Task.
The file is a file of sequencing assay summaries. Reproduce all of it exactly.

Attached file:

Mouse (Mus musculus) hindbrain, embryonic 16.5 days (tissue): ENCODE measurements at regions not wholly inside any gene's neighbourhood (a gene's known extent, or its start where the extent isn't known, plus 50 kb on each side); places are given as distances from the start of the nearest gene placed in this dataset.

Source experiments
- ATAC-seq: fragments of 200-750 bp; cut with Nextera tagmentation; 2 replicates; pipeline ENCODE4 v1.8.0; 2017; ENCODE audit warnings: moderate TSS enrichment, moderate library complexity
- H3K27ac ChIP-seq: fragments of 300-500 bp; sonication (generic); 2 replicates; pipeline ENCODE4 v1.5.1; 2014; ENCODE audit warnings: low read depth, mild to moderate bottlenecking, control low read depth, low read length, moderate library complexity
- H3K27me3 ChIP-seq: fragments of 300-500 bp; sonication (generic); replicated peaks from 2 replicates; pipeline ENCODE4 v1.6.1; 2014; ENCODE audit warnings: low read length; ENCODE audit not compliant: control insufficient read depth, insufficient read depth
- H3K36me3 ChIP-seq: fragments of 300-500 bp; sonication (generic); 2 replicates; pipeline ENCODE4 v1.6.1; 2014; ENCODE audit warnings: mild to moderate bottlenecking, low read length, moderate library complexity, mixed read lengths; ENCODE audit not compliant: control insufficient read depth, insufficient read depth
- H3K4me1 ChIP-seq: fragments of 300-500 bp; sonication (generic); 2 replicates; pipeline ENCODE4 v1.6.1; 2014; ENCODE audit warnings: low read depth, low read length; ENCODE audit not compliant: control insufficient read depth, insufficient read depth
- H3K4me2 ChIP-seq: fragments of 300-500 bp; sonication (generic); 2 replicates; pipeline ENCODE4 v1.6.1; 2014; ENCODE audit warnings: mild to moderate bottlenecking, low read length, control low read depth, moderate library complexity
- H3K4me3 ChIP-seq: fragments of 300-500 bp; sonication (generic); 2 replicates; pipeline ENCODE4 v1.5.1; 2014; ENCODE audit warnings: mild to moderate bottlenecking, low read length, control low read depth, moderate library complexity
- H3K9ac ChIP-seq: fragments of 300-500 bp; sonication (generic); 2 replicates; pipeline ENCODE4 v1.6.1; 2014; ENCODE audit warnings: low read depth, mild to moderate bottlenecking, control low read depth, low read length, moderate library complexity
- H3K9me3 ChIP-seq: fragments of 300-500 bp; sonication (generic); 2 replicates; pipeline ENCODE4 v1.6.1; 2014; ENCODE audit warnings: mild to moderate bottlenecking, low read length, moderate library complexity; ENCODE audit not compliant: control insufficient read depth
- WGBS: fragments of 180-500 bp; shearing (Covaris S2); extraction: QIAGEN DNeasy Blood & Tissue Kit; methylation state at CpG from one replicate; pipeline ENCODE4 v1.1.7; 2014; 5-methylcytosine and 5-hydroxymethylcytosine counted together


Mouse (Mus musculus) hindbrain, embryonic 16.5 days (tissue): ENCODE measurements at regions not wholly inside any gene's neighbourhood (a gene's known extent, or its start where the extent isn't known, plus 50 kb on each side); places are given as distances from the start of the nearest gene placed in this dataset.

Source experiments
- ATAC-seq: fragments of 200-750 bp; cut with Nextera tagmentation; 2 replicates; pipeline ENCODE4 v1.8.0; 2017; ENCODE audit warnings: moderate TSS enrichment, moderate library complexity
- H3K27ac ChIP-seq: fragments of 300-500 bp; sonication (generic); 2 replicates; pipeline ENCODE4 v1.5.1; 2014; ENCODE audit warnings: low read depth, mild to moderate bottlenecking, control low read depth, low read length, moderate library complexity
- H3K27me3 ChIP-seq: fragments of 300-500 bp; sonication (generic); replicated peaks from 2 replicates; pipeline ENCODE4 v1.6.1; 2014; ENCODE audit warnings: low read length; ENCODE audit not compliant: control insufficient read depth, insufficient read depth
- H3K36me3 ChIP-seq: fragments of 300-500 bp; sonication (generic); 2 replicates; pipeline ENCODE4 v1.6.1; 2014; ENCODE audit warnings: mild to moderate bottlenecking, low read length, moderate library complexity, mixed read lengths; ENCODE audit not compliant: control insufficient read depth, insufficient read depth
- H3K4me1 ChIP-seq: fragments of 300-500 bp; sonication (generic); 2 replicates; pipeline ENCODE4 v1.6.1; 2014; ENCODE audit warnings: low read depth, low read length; ENCODE audit not compliant: control insufficient read depth, insufficient read depth
- H3K4me2 ChIP-seq: fragments of 300-500 bp; sonication (generic); 2 replicates; pipeline ENCODE4 v1.6.1; 2014; ENCODE audit warnings: mild to moderate bottlenecking, low read length, control low read depth, moderate library complexity
- H3K4me3 ChIP-seq: fragments of 300-500 bp; sonication (generic); 2 replicates; pipeline ENCODE4 v1.5.1; 2014; ENCODE audit warnings: mild to moderate bottlenecking, low read length, control low read depth, moderate library complexity
- H3K9ac ChIP-seq: fragments of 300-500 bp; sonication (generic); 2 replicates; pipeline ENCODE4 v1.6.1; 2014; ENCODE audit warnings: low read depth, mild to moderate bottlenecking, control low read depth, low read length, moderate library complexity
- H3K9me3 ChIP-seq: fragments of 300-500 bp; sonication (generic); 2 replicates; pipeline ENCODE4 v1.6.1; 2014; ENCODE audit warnings: mild to moderate bottlenecking, low read length, moderate library complexity; ENCODE audit not compliant: control insufficient read depth
- WGBS: fragments of 180-500 bp; shearing (Covaris S2); extraction: QIAGEN DNeasy Blood & Tissue Kit; methylation state at CpG from one replicate; pipeline ENCODE4 v1.1.7; 2014; 5-methylcytosine and 5-hydroxymethylcytosine counted together